The bitstream is not the only source of input to the multimedia device. The device user, by means of control 134, can provide input. This input may often introduce unpredictable effects on software executing on CPU 130, so a method for verifying the software in the presence of user input is desirable. To this end, a user profile may be created which specifies user actions (i.e. button pushes) at specific points in the bitstream. The user profile may consequently look like a list of time stamps followed by button labels. This user profile is typically associated with a particular bitstream and processed along with it to generate a series of user actions coordinated with the bitstream.
In the DVD standard, navigation commands each consist of a single instruction or a combination of two or three instructions. The instructions may be grouped into six types: Goto, Link, Jump, Compare, SetSystem, and Set. “Goto” instructions represent branches between navigation commands. “Link” instructions represent transfers of control within a Domain (a Domain is a set of program chains, and each disc may have up to four sets types: first play, video management, title, and menu domains). “Jump” instructions represent transfers of control between Domains. “Compare” instructions are for recognizing parameter values. “SetSystem” instructions represent instructions to set system parameters. “Set” instructions are used to calculate general parameter values.
FIG. 6 shows a table of illustrative navigation instruction parameters, along with their ranges and brief descriptions. This table is primarily for reference, and not much is to be gained by studying it separately from the operations which use these parameters. Accordingly, these parameters will be discussed in the context of the operations provided in FIG. 7.
FIGS. 7A-7C show a table of illustrative instruction mnemonics. This table is not intended to be complete or limiting, but rather it is provided for the purpose of describing an exemplary instruction set. In one embodiment, a complete set of mnemonics for DVD navigation commands includes 1663 mnemonics. The instruction mnemonics will be discussed in groups.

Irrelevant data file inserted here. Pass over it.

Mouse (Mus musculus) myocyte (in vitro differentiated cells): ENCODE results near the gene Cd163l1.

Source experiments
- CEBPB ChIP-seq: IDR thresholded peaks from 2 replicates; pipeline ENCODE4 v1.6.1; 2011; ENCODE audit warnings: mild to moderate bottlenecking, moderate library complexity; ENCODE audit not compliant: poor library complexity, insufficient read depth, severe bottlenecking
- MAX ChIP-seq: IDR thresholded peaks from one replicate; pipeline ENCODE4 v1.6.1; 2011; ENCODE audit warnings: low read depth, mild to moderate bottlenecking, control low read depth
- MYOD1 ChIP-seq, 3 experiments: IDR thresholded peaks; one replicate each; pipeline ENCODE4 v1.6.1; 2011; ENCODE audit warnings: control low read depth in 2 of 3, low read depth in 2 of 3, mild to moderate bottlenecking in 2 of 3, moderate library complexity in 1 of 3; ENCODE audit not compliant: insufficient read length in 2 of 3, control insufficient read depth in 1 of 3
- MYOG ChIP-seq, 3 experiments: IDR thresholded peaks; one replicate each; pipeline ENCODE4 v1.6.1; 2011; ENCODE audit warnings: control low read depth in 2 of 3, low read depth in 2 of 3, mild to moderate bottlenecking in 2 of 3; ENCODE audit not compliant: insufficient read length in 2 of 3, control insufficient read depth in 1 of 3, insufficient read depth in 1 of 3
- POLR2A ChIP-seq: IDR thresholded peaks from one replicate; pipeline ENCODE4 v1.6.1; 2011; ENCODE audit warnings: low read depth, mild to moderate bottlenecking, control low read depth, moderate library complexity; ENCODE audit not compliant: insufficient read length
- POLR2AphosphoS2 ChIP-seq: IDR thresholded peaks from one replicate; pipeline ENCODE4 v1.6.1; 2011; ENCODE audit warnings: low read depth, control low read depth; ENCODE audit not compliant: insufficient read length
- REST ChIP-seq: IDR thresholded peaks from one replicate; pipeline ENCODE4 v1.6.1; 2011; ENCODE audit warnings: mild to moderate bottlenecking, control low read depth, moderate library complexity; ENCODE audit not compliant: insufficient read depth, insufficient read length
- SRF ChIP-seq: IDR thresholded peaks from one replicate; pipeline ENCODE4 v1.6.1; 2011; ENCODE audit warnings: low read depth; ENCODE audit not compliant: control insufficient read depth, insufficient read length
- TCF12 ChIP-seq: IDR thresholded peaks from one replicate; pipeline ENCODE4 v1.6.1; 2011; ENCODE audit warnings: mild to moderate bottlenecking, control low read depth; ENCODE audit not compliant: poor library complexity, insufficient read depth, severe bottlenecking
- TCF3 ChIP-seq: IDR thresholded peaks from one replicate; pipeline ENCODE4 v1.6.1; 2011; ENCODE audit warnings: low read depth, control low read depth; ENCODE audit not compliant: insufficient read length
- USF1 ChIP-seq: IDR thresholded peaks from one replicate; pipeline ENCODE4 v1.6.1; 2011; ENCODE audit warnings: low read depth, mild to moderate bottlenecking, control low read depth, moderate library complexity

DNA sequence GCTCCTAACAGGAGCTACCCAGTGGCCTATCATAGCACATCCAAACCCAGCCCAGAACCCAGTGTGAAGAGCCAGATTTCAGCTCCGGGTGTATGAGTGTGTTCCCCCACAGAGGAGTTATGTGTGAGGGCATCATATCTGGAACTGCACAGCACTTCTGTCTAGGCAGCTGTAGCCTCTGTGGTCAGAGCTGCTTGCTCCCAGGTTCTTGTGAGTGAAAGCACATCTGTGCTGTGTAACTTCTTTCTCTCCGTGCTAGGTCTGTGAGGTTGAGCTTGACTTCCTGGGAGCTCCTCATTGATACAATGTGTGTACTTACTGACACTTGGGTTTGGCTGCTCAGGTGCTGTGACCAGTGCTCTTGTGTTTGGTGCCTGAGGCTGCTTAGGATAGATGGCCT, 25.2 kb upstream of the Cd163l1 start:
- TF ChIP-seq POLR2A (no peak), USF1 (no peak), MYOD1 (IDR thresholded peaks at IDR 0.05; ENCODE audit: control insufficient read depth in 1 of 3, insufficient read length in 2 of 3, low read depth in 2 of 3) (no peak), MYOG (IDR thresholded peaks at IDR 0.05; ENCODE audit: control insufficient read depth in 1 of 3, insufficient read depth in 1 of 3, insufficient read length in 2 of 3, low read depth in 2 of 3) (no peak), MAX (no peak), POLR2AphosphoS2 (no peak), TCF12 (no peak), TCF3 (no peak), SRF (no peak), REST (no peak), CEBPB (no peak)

In the first group, instructions 1-3 require no parameters. Break is used to halt execution of a program. Exit is used to return from a subroutine. NOP represents No Operation, and has multiple uses for readability, debugging and reserving space for future operations.
In the second group are the mnemonics for “simple” instructions 4-28. CallSS is used to start presentation of the program chain specified by the Domain ID. Goto is used to jump to a navigation command (CommandNum) within the current navigation command area.
Instruction mnemonics 6-10 represent jump instructions used to transfer control to program chains outside the current domain. The jump instruction mnemonics vary according to source and destination. Instruction mnemonics 11-15 represent link instructions used to transfer control to program chains within the current domain. Link instruction mnemonic 11 is used to link menus together.
There are 24 system parameters (registers) which may be controlled/changed via navigation commands:
0-Menu Description Language code
1-Audio Stream number
2-Sub-Picture Stream number
5-VTS Title number
6-Title PGC number
7-Part Of Title number for current sequential POC
8-Highlighted Button number
10-Title PGC number for Timer
11-Audio Mixing mode (for Karaoke)
12-Country code (for Parental Management)
13-Parental Management level
14-Player Configuration (for Video)
15-Player Configuration (for Audio)
16-Initial Language code (for Audio)
17-Initial Language code (for Sub-picture)
18-Initial Language code (extension for Sub-picture)
19-Initial Language code (for Sub-picture)
Additionally, there are 16 parameters(registers) for general use (e.g. arithmetic scratch pads, counters) which could be used in interactive titles such as quizzes and games. Instruction mnemonics 16-17 represent set instructions used to calculate values for general purpose parameters, and instruction mnemonics 18-28 represent set-system-parameter instructions used to set the value of various system parameters.
Instruction mnemonics 29-63 represent compare instructions which provide for conditional instruction execution. Instruction mnemonics 64-127 represent compound instructions which consist of more than one simple or conditional instruction. The second instruction is typically a link instruction which transfers control after the first instruction is executed.
These instruction mnemonics may be used to write a bitstream profile, as shown by the example in FIG. 8. The profile begins with an INCLUDE command which tells the computer to include text from another file when converting the profile into a bitstream. The other file could include information regarding bitstream defaults and where the fields specified by the profile are located in the bitstream. The ASSEMBLE keyword signals to the computer where the profile compiler should begin, and the later END keyword signals where the profile compiler should stop. The FILE command specifies the destination of the resultant bitstream.